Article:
Friend furloughing: How to tell certain mates you don’t actually want to hang out come June 21st
While many of us have lost touch with loved ones simply due to distance or technophobia (there are only so many times you can remind someone they’re on mute) there are also those relationships from which a bit of social distance has proven to be a good thing. You know what we’re talking about: the mate who only ever calls you up at midnight when she wants to go out and the friend who’s ‘conveniently’ in the loo whenever the bill comes. If you feel guilty thinking that – whisper it – it’s been quite nice not seeing them recently, you’re not alone. Welcome to the ‘friendship furlough’ – the art of putting your more questionable relationships on ice.
“Before the pandemic, there were people I’d only ever see in clubs on a Thursday night,’ says Alex, 29. “They’d only WhatsApp me if they wanted to party and would expect me to pay the tab. Those are the kind of ‘friends’ I can do without when lockdown lifts.” Many of us have found over the last year that some so-called mates don’t actually add much to our lives – except when it comes to a Saturday night bar crawl. Will we have time for them when we get our freedom back? Alice, 26, doesn’t think so: “There are some elements of lockdown I’ve been enjoying,” she says. “I have fewer hangovers, more chilled out weekends and time for myself. I think I’d like to come out of the pandemic with fewer, but better friends – but I don’t know how to cut people out of my life.”
Wanting to drop a few friends after lockdown is completely normal, says Simone Bose, a counsellor with UK charity Relate. “People are re-evaluating how they want to spend their time when they get out of this and that includes their friendships,” she says. “Perhaps you realise that your priorities are changing.”
But how do we tell our friends we don’t want to see them for endless wild parties come June? If you’re trying to distance yourself from a party mate, Simone advises you explain why. “Keep things open, so you don’t hurt their feelings and maybe suggest you do something different,” she says. “Alternatively, try just telling them you can’t make it out a few times, and you might find that person fades away naturally because you knew them in certain circumstances.”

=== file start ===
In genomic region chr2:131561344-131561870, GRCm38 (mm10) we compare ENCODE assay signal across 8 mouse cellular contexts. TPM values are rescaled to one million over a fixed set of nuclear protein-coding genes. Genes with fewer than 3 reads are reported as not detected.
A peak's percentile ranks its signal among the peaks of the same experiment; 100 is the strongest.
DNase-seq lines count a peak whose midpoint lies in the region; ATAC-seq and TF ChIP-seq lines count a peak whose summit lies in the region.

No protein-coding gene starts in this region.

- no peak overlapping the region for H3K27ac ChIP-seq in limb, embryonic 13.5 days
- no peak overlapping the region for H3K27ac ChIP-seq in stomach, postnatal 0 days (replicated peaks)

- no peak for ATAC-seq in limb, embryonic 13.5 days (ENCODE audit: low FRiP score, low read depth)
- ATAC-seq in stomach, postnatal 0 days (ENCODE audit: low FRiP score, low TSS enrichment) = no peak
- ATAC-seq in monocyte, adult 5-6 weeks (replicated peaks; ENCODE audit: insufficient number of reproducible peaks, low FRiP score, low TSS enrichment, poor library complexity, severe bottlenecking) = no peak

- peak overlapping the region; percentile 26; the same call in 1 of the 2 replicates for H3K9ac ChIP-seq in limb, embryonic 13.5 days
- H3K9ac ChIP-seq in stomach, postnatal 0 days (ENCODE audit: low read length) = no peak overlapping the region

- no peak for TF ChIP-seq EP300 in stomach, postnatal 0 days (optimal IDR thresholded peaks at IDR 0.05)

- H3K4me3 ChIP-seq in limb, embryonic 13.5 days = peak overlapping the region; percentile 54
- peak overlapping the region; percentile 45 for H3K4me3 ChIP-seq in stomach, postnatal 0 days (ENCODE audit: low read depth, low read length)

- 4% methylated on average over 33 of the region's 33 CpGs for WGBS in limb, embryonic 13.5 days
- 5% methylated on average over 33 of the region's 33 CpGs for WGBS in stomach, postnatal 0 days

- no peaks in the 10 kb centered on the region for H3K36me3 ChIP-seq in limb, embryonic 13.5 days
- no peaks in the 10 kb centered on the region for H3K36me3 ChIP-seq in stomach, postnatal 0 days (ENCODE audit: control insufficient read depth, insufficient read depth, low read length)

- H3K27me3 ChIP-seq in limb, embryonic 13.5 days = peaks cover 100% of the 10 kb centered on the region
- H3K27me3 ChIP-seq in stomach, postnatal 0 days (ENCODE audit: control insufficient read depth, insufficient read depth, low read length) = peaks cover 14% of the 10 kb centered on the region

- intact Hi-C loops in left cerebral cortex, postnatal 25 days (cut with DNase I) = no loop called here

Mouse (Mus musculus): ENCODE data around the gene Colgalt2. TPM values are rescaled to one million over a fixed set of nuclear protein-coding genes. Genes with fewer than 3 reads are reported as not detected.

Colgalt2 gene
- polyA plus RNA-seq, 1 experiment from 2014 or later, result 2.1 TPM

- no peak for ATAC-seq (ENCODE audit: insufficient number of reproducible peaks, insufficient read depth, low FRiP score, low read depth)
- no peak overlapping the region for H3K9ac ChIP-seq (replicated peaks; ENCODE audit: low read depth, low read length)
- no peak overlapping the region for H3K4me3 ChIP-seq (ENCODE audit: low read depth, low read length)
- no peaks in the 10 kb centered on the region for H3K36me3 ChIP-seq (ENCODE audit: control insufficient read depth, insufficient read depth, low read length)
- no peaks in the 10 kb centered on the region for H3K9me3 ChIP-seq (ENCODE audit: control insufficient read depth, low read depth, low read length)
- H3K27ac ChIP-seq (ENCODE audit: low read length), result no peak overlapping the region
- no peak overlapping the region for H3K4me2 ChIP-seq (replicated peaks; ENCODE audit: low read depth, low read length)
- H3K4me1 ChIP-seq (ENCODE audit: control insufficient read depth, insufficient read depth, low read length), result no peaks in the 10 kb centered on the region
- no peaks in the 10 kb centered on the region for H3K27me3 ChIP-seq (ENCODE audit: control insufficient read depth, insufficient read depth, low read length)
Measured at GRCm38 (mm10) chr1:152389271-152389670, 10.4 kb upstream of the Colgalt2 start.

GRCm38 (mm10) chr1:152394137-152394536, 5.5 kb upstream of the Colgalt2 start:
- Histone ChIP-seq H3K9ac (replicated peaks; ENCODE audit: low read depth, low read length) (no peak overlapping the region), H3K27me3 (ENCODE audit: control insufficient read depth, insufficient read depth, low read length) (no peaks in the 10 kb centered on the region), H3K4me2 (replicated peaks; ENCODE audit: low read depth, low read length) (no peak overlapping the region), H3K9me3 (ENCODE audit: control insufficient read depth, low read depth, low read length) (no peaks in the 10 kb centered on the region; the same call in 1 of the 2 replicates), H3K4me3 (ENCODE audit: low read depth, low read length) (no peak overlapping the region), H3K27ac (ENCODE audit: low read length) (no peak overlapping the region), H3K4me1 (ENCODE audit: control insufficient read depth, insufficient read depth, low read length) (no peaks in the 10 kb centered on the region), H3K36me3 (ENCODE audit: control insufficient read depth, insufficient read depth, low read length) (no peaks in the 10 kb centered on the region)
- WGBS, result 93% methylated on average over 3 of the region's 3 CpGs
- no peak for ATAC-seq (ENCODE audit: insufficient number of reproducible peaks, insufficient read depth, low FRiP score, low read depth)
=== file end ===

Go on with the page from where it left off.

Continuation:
Sometimes, you’ll need to be a little more direct. “If someone is being quite persistent, it’s time to talk to them,” says Simone. “Don’t do it over text and don’t blame them. Be gentle and put it on yourself: explain that you’ve changed and grown out of the friendship. They have a right to feel hurt, but in the end, you’re not leading anybody on.” But what if – everyone’s worst nightmare – you think your mate has become a toxic influence?
“A toxic person is someone you don’t feel good around, who puts you down, criticises you or takes up a lot of space in the friendship,’ says Simone. ‘They’re not interested in you, they’re needy and control a lot of the relationship.’ If you’re trying to distance yourself from a faux-friend like this, tread carefully, plan what you’ll say in advance and be prepared for them to be intimidating or fight back. ‘They might try to manipulate you back into the friendship or get one up on you,’ warns Simone. ‘Just let it go, explain you’re not going to be in touch anymore and take them off your social media if you have to.’
Rethinking a friendship – whether it’s one you find actively damaging, or even one you just feel you’ve outgrown – is always a stressful experience. But if we can thank the pandemic for one thing, it’s showing us who our real friends are. And who’d want to hang out with anyone else?